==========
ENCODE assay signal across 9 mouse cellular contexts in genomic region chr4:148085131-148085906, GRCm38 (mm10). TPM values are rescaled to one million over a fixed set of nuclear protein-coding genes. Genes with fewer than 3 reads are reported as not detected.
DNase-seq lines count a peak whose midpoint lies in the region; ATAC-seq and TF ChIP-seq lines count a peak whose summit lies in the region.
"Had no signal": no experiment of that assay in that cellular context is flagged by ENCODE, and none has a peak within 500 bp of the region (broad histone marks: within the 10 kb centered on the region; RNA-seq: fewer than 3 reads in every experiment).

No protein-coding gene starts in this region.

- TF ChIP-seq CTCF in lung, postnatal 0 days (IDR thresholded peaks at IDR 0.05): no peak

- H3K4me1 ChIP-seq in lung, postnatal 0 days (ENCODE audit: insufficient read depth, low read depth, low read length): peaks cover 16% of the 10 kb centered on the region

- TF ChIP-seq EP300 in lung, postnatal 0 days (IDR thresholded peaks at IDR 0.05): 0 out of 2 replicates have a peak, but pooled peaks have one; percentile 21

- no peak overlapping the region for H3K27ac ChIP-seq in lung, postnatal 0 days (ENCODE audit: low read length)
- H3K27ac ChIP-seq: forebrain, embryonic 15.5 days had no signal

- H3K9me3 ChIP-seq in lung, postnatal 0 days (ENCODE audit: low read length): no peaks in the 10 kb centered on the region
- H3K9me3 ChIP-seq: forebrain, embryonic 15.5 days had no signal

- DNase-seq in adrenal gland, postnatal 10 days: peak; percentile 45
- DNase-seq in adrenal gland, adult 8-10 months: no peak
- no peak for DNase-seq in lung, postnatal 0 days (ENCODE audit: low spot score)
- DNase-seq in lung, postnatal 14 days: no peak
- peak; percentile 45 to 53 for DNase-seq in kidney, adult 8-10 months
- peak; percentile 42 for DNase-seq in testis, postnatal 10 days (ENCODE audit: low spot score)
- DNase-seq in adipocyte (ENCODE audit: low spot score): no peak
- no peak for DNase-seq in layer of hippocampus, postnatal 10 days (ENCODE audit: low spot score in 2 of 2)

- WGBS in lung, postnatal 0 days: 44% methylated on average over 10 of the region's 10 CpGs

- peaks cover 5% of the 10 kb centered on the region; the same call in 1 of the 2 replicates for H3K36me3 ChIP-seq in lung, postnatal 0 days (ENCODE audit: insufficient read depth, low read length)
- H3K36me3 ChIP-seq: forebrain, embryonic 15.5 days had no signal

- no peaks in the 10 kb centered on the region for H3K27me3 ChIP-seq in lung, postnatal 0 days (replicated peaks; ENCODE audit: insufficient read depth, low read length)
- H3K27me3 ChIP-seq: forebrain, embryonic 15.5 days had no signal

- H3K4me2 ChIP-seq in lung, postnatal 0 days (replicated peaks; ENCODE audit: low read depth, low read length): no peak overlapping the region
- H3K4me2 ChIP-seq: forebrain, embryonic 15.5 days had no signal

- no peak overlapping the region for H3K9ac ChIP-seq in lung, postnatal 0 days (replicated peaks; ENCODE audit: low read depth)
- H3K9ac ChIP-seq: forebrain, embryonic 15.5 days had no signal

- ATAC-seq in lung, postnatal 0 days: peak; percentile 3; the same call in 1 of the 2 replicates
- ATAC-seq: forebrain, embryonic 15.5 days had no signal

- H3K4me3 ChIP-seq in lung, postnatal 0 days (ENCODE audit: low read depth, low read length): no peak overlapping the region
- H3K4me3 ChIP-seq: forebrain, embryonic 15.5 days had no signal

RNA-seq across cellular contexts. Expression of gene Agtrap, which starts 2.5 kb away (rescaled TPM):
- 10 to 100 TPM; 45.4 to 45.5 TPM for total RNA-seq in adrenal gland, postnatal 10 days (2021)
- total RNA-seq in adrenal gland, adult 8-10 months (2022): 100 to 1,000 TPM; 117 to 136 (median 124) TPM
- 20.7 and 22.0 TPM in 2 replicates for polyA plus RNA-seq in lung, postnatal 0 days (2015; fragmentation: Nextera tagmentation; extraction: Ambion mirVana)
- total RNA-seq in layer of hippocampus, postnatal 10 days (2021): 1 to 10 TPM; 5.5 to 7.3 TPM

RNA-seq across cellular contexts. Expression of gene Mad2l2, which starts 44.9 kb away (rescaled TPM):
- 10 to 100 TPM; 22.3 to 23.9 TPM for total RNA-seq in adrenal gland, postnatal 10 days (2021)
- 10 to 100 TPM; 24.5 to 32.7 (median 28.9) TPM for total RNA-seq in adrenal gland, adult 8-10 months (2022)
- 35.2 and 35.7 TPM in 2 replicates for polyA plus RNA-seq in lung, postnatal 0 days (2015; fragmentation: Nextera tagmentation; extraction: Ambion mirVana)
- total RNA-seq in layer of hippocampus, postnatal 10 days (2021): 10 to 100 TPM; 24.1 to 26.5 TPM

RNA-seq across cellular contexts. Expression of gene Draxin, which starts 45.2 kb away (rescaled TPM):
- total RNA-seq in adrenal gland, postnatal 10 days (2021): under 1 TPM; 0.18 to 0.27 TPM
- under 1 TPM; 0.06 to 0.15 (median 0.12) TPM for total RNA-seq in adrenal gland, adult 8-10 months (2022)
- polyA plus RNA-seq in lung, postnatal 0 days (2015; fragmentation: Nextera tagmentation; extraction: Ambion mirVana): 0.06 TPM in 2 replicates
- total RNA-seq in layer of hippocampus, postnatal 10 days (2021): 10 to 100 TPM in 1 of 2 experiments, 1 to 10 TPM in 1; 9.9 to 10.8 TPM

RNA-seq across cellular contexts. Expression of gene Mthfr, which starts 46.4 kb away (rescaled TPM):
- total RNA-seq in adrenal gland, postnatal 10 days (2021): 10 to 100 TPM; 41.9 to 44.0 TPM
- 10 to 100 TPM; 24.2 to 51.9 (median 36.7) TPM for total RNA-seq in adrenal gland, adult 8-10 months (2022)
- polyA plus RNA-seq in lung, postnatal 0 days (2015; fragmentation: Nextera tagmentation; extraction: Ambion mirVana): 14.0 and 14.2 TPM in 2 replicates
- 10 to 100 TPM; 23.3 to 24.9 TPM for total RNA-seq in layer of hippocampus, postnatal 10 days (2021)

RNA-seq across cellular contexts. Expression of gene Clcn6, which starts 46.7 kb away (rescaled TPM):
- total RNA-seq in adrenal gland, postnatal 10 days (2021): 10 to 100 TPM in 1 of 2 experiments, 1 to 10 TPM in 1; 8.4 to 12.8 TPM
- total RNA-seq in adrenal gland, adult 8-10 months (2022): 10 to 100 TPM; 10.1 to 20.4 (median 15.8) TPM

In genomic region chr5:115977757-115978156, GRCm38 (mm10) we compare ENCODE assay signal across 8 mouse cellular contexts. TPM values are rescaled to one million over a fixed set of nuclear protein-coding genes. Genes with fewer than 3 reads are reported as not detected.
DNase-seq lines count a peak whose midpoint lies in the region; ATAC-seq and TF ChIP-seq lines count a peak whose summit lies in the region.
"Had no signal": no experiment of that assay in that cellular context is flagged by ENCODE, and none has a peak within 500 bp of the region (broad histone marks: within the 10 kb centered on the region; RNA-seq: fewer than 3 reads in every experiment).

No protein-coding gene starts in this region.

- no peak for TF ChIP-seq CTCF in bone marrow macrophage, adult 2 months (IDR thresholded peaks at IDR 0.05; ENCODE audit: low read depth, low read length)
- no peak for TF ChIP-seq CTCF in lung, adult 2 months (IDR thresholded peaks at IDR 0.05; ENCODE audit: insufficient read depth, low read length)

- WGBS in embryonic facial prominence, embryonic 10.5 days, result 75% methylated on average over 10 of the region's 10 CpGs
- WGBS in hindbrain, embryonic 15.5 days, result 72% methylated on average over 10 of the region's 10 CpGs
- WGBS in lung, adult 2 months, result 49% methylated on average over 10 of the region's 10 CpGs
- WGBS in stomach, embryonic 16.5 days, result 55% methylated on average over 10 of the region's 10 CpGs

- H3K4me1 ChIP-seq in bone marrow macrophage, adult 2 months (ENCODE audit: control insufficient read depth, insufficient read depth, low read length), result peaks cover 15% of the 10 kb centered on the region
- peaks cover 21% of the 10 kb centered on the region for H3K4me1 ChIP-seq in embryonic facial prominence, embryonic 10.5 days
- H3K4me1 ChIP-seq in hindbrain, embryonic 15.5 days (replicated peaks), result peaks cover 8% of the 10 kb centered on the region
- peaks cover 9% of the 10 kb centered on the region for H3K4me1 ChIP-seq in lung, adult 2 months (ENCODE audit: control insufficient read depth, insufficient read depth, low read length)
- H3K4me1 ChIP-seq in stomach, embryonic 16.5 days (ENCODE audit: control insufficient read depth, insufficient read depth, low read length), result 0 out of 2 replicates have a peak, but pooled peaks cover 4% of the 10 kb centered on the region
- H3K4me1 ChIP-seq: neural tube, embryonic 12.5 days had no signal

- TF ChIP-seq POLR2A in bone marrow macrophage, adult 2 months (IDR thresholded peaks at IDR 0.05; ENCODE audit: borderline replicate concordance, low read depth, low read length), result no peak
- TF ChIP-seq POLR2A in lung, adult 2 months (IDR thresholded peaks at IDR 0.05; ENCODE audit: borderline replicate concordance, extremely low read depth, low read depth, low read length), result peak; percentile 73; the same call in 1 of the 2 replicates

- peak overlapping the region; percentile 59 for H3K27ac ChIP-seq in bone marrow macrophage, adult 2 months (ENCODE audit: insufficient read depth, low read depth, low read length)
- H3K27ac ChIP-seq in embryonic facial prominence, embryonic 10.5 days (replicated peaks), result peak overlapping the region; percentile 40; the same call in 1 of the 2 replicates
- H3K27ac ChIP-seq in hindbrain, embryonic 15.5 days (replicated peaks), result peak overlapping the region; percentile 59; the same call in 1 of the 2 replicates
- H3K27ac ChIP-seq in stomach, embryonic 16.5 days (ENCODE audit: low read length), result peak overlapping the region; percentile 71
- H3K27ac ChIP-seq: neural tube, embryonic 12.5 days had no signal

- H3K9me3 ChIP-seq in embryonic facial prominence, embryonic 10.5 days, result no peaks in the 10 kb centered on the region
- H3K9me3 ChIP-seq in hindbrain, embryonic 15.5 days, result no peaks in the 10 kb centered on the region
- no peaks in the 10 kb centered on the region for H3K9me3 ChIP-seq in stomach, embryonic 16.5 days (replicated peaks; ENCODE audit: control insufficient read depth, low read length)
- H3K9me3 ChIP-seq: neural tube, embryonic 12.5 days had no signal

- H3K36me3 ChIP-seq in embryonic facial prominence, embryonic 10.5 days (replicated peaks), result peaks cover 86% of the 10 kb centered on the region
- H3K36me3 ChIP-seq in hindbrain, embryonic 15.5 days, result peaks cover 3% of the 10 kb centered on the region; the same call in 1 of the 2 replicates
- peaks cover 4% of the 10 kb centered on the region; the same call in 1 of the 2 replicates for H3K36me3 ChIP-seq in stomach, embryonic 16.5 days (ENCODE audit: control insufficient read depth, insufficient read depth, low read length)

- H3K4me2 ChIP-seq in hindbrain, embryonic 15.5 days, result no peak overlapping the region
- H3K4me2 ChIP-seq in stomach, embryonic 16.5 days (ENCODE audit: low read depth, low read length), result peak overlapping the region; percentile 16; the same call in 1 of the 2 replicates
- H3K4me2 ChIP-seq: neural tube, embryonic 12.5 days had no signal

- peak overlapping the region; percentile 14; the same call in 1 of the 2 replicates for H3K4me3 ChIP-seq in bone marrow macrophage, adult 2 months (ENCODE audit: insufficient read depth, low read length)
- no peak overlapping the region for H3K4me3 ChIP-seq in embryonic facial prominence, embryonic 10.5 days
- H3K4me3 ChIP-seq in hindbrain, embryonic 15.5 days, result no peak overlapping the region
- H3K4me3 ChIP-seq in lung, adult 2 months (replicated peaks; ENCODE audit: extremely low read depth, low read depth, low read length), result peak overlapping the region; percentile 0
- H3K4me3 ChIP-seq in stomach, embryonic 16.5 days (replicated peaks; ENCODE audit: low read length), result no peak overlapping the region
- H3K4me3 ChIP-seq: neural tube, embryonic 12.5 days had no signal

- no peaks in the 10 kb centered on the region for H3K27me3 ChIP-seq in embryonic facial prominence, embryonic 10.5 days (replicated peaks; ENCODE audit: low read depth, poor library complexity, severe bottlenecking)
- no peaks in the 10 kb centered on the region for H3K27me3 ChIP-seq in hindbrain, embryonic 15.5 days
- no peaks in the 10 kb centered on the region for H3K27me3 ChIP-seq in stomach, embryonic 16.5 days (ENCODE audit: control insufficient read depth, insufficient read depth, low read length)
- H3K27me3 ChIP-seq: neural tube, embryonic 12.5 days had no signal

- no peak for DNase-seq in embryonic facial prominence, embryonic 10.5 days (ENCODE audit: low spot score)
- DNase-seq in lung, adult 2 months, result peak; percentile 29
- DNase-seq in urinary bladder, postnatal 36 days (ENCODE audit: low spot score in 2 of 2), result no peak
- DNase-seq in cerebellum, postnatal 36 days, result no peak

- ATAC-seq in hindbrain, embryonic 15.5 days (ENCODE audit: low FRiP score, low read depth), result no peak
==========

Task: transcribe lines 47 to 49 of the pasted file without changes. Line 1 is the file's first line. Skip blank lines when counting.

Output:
- total RNA-seq in layer of hippocampus, postnatal 10 days (2021): 10 to 100 TPM in 1 of 2 experiments, 1 to 10 TPM in 1; 9.9 to 10.8 TPM

RNA-seq across cellular contexts. Expression of gene Mthfr, which starts 46.4 kb away (rescaled TPM):
- total RNA-seq in adrenal gland, postnatal 10 days (2021): 10 to 100 TPM; 41.9 to 44.0 TPM